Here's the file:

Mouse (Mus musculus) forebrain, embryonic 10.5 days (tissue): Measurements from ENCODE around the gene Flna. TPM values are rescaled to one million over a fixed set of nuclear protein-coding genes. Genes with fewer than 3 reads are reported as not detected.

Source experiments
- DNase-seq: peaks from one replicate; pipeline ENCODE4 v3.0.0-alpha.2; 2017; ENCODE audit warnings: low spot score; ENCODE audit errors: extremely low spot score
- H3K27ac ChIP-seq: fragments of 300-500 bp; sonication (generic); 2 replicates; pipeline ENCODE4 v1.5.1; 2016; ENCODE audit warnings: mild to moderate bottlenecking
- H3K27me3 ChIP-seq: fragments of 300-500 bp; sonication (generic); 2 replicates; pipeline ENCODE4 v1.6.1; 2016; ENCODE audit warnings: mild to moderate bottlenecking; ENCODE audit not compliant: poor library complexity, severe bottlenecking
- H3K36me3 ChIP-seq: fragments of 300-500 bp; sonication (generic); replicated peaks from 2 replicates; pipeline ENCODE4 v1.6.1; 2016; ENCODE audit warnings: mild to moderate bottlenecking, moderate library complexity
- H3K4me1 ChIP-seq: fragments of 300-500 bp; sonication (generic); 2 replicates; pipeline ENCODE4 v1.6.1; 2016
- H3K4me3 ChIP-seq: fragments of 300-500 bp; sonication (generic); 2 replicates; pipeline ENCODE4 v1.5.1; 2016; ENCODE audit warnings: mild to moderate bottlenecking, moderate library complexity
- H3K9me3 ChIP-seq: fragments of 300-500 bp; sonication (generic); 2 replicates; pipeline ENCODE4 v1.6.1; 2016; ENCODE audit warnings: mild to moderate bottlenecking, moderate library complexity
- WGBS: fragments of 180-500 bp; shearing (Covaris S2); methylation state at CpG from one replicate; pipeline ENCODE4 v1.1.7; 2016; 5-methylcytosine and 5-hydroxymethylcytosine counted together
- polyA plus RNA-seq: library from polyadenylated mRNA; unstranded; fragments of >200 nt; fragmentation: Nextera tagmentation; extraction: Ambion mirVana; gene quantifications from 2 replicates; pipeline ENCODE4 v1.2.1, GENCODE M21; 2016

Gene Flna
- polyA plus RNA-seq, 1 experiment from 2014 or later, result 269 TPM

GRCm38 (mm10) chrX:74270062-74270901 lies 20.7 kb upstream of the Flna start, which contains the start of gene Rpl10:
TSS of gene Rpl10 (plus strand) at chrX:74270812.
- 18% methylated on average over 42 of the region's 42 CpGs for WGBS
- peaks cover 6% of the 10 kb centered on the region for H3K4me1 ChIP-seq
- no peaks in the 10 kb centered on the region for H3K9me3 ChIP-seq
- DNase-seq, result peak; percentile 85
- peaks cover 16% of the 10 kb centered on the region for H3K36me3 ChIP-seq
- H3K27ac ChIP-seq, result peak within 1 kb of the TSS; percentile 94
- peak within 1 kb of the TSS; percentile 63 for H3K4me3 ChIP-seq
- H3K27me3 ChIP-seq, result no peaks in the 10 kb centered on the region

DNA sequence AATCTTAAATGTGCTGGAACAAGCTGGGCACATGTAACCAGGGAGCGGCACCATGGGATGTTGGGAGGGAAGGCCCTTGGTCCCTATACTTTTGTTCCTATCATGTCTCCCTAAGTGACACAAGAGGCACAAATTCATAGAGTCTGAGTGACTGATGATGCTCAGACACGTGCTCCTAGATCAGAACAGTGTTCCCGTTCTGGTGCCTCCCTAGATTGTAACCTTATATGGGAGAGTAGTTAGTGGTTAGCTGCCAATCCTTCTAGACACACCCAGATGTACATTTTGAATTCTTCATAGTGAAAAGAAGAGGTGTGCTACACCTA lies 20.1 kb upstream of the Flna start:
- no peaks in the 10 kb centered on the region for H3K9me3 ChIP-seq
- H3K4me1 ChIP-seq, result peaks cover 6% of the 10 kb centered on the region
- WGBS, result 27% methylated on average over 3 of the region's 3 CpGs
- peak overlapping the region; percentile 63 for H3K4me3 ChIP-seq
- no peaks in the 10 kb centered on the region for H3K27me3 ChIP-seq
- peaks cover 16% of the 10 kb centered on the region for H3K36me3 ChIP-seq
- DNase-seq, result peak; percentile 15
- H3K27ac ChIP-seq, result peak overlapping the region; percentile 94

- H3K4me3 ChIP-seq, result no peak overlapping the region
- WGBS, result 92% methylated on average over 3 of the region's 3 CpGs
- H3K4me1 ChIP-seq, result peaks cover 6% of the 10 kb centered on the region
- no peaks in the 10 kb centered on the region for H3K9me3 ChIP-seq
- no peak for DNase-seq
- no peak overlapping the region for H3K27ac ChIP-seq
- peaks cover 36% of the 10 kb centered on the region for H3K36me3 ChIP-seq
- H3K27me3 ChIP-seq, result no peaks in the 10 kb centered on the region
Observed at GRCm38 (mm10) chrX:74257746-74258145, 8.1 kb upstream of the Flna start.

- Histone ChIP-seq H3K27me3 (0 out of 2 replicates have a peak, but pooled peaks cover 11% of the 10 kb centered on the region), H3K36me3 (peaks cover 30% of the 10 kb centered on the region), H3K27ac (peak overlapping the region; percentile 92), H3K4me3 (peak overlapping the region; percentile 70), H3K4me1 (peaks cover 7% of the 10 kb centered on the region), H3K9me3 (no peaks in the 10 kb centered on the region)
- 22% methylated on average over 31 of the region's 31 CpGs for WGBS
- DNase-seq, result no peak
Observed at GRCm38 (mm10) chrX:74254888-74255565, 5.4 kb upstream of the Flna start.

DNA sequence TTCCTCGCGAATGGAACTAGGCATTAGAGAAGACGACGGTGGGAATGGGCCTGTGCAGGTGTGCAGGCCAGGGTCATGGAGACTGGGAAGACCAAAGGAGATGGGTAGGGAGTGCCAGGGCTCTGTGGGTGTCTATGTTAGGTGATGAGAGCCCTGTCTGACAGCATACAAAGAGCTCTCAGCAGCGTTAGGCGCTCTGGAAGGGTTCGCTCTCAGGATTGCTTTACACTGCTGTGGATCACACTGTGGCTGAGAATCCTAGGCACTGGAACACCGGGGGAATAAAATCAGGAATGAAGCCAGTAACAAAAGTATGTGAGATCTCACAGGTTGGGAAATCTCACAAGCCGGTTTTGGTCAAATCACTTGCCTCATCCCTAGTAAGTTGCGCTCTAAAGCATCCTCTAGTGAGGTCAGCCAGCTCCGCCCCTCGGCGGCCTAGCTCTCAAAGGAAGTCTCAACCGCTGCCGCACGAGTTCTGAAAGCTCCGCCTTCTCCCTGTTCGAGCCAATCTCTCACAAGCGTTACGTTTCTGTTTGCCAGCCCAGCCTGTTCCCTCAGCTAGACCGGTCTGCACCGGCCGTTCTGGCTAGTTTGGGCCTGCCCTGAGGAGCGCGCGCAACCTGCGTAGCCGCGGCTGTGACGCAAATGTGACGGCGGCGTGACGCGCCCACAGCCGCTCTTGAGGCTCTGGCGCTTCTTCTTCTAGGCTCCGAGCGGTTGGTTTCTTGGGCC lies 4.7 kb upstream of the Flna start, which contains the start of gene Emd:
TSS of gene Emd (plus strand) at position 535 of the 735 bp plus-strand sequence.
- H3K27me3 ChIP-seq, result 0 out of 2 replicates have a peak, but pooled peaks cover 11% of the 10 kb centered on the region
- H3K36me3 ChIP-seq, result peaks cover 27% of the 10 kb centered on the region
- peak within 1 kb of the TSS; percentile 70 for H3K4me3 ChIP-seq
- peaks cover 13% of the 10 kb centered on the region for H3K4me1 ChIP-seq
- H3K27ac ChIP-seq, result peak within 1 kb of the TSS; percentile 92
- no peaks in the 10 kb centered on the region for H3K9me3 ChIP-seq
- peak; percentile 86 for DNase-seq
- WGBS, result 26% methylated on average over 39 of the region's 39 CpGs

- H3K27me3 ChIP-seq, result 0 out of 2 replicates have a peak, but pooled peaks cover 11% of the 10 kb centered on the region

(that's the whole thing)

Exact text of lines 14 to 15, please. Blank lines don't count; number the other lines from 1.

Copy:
GRCm38 (mm10) chrX:74270062-74270901 lies 20.7 kb upstream of the Flna start, which contains the start of gene Rpl10:
TSS of gene Rpl10 (plus strand) at chrX:74270812.